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Open AccessArticle

Not All Emotional Demands Are the Same: Emotional Demands from Clients’ or Co-Workers’ Relations Have Different Associations with Well-Being in Service Workers

1
Centre for Work Life and Evaluation Studies (CTA), Malmö University, 21119 Malmö, Sweden
2
Centre for Work Life and Evaluation Studies (CTA) & the Faculty of Odontology, Malmö University, 21119 Malmö, Sweden
3
Centre for Workplace Excellence, University of South Australia, Adelaide, SA 5001, Australia
*
Author to whom correspondence should be addressed.
Int. J. Environ. Res. Public Health 2020, 17(21), 7738; https://doi.org/10.3390/ijerph17217738
Received: 21 September 2020 / Revised: 16 October 2020 / Accepted: 20 October 2020 / Published: 22 October 2020
(This article belongs to the Special Issue Occupational Health: Emotions in the Workplace)
There has been an increased interest in the study of emotional demands (ED) at work and its impact on workers’ well-being. However, ED have been conceptualized as a unitary concept, focused on interactions with clients, and excluding other potential sources of ED at work. Therefore, the aim of the current study is to explore the relation between ED from different relational sources (clients/patients/customers and colleagues, supervisors, and employees) and service workers’ exhaustion and engagement. Cross-sectional data from a sample of 2742 service workers were analysed using structural equation modelling. Results showed that ED from both sources (clients and colleagues) were associated with more emotional exhaustion, particularly if dealing with clients was not an integrated part of the role. Further, ED from clients’ relations were negatively associated with engagement for managers with staff responsibility, but positively for managers without staff responsibility. We also found moderating effects of psychosocial safety climate (PSC), whereby ED had the strongest effect on emotional exhaustion when PSC was low. This study suggests that different relational sources of ED at work have a different impact on employees’ well-being. Strategies that promote a reduction of extra-role ED, and the development of a PSC in the organization, could therefore offer possible solutions to promote employees’ psychological well-being and motivation. View Full-Text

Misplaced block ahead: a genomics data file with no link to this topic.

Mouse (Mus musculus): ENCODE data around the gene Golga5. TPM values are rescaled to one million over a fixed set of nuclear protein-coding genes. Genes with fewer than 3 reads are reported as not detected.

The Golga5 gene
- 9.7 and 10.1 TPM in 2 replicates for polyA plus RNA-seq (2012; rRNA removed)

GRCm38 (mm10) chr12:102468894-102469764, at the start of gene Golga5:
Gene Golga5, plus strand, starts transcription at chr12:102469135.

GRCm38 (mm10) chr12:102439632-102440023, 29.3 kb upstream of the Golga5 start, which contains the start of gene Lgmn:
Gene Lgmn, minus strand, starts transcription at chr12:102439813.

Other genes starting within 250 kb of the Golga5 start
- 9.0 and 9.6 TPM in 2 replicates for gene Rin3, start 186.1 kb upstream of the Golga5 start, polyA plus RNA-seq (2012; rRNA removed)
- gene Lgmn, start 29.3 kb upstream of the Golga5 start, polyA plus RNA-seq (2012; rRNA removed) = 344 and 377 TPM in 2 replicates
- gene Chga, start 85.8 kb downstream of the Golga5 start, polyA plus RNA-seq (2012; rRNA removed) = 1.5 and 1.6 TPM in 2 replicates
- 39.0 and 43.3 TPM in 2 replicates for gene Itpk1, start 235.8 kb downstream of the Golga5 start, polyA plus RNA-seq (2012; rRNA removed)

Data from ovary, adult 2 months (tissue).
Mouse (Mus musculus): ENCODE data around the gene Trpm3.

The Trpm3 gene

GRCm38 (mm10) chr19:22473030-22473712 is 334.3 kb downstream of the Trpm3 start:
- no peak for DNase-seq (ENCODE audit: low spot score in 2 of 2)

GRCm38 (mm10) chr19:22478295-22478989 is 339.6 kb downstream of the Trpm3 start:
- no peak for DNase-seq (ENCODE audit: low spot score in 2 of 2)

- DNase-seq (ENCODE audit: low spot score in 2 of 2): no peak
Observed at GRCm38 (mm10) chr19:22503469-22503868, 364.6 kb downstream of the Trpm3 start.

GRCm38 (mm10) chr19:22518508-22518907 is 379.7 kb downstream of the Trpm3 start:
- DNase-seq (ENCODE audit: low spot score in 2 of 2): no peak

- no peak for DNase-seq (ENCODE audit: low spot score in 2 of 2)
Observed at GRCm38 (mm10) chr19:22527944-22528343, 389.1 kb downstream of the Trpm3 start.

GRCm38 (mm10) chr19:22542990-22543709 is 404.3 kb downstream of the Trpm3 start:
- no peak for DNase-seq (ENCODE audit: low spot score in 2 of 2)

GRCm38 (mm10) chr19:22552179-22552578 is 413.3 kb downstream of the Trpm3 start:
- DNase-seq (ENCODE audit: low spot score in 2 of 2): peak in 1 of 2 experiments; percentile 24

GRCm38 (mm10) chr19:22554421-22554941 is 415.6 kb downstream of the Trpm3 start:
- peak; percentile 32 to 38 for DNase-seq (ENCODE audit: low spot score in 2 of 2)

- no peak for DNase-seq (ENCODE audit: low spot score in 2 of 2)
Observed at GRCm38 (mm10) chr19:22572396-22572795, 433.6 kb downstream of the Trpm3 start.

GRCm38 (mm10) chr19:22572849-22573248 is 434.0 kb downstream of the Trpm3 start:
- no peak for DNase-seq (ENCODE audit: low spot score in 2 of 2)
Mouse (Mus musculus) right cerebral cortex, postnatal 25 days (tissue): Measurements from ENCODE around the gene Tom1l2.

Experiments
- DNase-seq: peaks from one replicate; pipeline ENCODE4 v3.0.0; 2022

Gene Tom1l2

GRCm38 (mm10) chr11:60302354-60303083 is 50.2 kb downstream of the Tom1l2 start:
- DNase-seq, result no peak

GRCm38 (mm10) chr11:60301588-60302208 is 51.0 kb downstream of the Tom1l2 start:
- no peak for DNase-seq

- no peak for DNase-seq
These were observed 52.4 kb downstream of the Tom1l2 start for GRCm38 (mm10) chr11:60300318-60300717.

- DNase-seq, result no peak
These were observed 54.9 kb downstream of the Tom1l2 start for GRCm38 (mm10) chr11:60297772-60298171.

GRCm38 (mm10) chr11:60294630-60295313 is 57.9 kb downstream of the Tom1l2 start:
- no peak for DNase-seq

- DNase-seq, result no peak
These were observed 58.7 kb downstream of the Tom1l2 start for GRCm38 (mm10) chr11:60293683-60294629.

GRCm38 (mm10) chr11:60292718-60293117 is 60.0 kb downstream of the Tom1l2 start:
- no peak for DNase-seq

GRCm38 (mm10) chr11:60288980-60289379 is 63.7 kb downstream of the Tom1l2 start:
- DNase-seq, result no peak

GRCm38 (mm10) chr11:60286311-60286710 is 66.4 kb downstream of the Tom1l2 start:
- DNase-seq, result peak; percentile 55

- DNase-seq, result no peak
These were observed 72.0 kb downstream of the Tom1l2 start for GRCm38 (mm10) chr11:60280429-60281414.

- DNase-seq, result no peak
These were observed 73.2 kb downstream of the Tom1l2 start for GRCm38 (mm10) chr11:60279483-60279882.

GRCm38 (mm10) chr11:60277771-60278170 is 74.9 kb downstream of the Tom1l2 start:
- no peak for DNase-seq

Keywords: emotional demands; emotional exhaustion; engagement; psychosocial safety climate; structural equation modelling; service work emotional demands; emotional exhaustion; engagement; psychosocial safety climate; structural equation modelling; service work
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MDPI and ACS Style

Duarte, J.; Berthelsen, H.; Owen, M. Not All Emotional Demands Are the Same: Emotional Demands from Clients’ or Co-Workers’ Relations Have Different Associations with Well-Being in Service Workers. Int. J. Environ. Res. Public Health 2020, 17, 7738. https://doi.org/10.3390/ijerph17217738

AMA Style

Duarte J, Berthelsen H, Owen M. Not All Emotional Demands Are the Same: Emotional Demands from Clients’ or Co-Workers’ Relations Have Different Associations with Well-Being in Service Workers. International Journal of Environmental Research and Public Health. 2020; 17(21):7738. https://doi.org/10.3390/ijerph17217738

Chicago/Turabian Style

Duarte, Joana; Berthelsen, Hanne; Owen, Mikaela. 2020. "Not All Emotional Demands Are the Same: Emotional Demands from Clients’ or Co-Workers’ Relations Have Different Associations with Well-Being in Service Workers" Int. J. Environ. Res. Public Health 17, no. 21: 7738. https://doi.org/10.3390/ijerph17217738

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